Selling Free Software

Authors: Lloyd Hardy, Richard Stallman

Revision: 0.4 (2014/12/22)


6.0 – Selling Free Software

Selling free software is ok. That is because it is free - free from restriction that stops you from selling it. However, you might wonder how you can sell something that is freely available. In order to understand the difference, we first consider the restrictions of selling non-free software.


6.1 – Restrictions in Selling Non-Free Software

Non-free software is often sold in a box or as a download. Some kind of preventative method such as a serial may be used to stop the software functioning without payment or online authentication may be required, once payment is made. A large amount of resources are spent in the development of proprietary software just to restrict its use. This development effort is charged to the user as a part of the overall cost of the software. The consumer pays the proprietary software developer to restrict their freedom to use the software they are buying. In contrast for the four freedoms of Free Software, the four restrictions of non-Free software exist to buyers – a true case of 'buyer beware':


6.1.1 - Restriction 0: The buyer is not free to run the program for any purpose

Here, the author restricts the use of the software with any condition they choose. This impacts a software reseller who may be highly restricted in the geographical locations in which they are allowed to sell their stock. Other limitations the software reseller may have to consider might include:

  • amount of personnel employed in a client's business
  • amount of licenses required
  • type of business
  • the user's employment or academic status
  • using the software to create a stand-alone application
  • amount of computer systems on which the software is deployed
  • type of device
  • amount of hours the software is used for


6.1.2 - Restriction 1: The buyer is not free to study how the software works and to change it to make it do what they wish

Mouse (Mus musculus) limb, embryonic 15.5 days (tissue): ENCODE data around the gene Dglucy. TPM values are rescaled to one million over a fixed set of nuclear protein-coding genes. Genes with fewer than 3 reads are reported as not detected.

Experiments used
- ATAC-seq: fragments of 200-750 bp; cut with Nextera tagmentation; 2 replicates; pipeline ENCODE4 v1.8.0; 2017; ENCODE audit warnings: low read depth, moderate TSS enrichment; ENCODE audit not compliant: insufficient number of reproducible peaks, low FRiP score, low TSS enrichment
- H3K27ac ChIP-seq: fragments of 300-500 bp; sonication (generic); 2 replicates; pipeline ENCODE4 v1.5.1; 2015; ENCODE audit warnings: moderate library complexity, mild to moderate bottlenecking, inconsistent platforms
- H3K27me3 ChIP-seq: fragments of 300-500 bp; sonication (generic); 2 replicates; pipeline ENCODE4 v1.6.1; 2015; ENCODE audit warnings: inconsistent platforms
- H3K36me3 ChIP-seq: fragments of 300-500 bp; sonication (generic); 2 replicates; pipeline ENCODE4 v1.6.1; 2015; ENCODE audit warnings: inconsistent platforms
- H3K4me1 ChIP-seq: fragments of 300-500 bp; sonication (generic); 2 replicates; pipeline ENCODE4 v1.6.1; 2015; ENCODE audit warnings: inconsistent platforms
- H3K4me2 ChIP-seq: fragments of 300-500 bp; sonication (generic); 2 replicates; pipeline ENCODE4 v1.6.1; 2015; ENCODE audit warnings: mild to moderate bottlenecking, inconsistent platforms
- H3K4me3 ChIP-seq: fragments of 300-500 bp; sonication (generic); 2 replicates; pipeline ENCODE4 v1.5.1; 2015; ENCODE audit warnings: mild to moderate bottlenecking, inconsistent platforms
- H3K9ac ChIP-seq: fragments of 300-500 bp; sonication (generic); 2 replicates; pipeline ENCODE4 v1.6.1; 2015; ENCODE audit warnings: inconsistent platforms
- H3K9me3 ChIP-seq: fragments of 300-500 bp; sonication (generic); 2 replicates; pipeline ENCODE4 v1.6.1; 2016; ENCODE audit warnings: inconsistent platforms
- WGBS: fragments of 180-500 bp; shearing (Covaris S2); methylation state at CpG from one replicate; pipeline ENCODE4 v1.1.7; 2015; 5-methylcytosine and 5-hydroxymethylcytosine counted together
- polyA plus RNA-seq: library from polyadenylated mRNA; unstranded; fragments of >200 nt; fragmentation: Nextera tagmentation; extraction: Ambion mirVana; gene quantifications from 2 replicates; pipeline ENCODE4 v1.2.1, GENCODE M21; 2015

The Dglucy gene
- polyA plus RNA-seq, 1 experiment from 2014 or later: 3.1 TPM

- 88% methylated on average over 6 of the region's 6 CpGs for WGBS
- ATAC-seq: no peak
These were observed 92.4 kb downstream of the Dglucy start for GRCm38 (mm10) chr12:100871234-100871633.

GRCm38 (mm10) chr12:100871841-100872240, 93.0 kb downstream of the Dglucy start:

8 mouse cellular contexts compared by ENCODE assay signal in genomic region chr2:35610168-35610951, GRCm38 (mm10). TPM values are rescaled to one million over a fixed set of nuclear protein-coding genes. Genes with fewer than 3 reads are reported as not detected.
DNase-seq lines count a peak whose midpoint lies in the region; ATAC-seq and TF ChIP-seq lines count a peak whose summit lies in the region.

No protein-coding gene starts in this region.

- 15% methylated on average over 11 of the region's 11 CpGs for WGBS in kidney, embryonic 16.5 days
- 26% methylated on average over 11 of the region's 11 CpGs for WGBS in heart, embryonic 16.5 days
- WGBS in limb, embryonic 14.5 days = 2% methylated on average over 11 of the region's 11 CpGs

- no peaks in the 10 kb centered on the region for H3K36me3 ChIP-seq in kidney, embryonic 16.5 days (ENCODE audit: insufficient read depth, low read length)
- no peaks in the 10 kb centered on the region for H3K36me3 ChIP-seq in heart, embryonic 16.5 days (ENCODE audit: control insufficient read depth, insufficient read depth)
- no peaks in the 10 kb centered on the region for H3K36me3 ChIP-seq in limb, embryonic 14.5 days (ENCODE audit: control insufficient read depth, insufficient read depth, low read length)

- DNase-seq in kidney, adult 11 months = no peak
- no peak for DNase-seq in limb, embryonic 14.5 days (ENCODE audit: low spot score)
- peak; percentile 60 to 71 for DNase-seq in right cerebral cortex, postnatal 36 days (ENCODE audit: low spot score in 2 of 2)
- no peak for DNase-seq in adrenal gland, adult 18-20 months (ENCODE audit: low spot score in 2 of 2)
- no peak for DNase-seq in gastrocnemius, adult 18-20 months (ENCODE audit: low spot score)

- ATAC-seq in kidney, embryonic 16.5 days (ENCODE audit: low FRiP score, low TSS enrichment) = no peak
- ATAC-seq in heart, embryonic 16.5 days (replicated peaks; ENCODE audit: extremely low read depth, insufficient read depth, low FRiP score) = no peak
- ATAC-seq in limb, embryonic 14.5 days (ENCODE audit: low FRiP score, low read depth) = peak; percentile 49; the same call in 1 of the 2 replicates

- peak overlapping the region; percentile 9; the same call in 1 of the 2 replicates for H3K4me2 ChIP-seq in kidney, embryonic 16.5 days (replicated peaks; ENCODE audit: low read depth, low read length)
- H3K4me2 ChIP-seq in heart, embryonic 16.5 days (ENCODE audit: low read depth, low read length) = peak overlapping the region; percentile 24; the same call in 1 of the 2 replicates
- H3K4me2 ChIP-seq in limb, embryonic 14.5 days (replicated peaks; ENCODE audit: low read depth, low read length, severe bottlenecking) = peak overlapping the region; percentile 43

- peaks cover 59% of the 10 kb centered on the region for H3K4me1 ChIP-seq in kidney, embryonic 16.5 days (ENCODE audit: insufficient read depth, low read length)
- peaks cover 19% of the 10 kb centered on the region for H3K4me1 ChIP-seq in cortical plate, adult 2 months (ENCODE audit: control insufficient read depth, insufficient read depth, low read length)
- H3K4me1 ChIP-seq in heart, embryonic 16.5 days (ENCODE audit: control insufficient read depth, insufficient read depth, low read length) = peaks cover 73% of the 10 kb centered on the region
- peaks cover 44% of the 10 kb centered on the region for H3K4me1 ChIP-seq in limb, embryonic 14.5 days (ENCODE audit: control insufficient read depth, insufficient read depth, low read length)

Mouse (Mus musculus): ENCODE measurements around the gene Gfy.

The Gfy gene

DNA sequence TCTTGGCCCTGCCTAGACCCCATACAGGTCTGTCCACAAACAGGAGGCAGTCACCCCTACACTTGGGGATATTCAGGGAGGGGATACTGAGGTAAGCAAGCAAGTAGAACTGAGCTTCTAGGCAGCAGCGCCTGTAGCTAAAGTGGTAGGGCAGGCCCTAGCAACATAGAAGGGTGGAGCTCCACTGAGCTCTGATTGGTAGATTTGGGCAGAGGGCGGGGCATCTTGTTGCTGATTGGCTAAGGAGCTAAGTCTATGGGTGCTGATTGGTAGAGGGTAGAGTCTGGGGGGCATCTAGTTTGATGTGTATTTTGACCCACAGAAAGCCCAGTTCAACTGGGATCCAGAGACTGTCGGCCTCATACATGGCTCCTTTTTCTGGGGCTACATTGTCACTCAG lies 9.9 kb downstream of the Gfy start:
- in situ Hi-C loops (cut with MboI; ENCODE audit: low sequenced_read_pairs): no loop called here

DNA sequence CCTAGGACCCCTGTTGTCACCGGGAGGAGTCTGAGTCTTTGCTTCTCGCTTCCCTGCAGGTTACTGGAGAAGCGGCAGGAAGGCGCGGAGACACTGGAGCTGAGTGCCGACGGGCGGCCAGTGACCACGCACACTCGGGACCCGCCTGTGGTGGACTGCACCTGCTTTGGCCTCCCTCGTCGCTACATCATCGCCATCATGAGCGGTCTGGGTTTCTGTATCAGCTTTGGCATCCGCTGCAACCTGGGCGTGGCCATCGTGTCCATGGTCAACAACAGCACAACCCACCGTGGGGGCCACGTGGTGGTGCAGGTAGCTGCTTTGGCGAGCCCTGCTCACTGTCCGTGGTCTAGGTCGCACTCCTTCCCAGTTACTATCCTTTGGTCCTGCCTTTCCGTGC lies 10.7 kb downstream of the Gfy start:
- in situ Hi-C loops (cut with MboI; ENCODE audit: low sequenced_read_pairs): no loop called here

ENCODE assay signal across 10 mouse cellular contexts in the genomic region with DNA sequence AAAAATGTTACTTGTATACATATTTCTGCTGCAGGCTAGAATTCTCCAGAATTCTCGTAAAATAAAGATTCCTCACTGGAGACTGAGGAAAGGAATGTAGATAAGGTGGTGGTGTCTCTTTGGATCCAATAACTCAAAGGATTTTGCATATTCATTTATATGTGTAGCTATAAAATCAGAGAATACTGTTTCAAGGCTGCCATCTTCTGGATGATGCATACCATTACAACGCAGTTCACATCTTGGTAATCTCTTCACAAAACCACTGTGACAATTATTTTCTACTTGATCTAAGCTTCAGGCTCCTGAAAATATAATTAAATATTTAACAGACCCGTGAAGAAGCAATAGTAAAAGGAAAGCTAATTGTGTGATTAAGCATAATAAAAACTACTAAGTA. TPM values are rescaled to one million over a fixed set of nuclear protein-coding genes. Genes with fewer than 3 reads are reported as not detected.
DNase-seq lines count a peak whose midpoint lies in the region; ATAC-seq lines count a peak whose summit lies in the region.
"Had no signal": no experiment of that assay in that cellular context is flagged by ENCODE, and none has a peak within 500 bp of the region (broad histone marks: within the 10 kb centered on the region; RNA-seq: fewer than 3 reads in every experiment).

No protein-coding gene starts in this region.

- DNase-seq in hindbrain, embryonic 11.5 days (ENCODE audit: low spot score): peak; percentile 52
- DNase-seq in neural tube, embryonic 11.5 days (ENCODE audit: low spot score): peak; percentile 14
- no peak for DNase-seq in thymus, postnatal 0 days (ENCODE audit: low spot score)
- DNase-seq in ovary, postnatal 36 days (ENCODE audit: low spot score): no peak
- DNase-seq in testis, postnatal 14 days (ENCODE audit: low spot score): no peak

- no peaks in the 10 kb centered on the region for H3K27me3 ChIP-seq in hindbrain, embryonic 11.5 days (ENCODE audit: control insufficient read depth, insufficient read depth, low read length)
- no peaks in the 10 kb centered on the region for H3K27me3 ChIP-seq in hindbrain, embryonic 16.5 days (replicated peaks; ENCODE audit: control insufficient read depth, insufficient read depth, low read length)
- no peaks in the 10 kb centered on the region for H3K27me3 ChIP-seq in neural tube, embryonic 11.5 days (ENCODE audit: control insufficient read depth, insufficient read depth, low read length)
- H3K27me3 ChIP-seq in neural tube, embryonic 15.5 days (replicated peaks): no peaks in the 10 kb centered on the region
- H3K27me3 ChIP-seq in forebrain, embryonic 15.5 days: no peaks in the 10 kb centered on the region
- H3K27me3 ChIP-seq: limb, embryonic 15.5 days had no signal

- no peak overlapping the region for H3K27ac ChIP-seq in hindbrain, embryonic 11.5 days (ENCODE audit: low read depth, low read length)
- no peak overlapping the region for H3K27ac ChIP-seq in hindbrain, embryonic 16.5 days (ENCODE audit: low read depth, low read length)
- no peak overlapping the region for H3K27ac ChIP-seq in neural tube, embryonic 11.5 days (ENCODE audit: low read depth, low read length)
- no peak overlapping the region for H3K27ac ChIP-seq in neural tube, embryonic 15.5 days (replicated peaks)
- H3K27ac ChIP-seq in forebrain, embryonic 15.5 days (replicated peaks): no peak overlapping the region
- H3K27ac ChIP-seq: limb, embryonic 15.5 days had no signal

In this case, author restricts the study and modification of the software. A student may be restricted from studying how the software works and from learning about it. This restricts innovation and denies the user access to knowledge, learning and understanding. In such a non-free system, each isolated development must either start from scratch or contain elements controlled by a third party which ultimately impacts the competitiveness of the software in the marketplace.

A reseller of non-free software may be restricted from modifying it. If the software is not available in a local language, it will remain unavailable until the author deploys the resources to localise the original version. If the market for a language of the software is not enticing to the non-free author, the software will never be available in that language.

A service provider may be restricted in their ability to customise non-free software for the user. This often results in inefficient business solutions and a poor experience for the user. A developer may not modify the software to support open standards and open file formats, leaving the user (and their data) locked into a proprietary file format.

6.1.3 - Restriction 2: The buyer is not free to redistribute copies

Here, the author denies the user the right to redistribute copies of the software. This means that if another user is unable to open a file that uses a proprietary standard – accessible only by using the software, then they the original user may not help them. This may be the recipient of an email attachment or file on writeable media. This makes the data contained in such a document restricted and under the legal control of the software author.

Logistically, the software cannot be re-used and another copy may be required. This may that, in an emergency – such as the loss or theft of equipment, the software cannot legally be deployed on replacement hardware. It may mean data cannot be transferred as a copy may not be allowed to reside on two computer systems simultaneously. For every copy sold, the store may need to order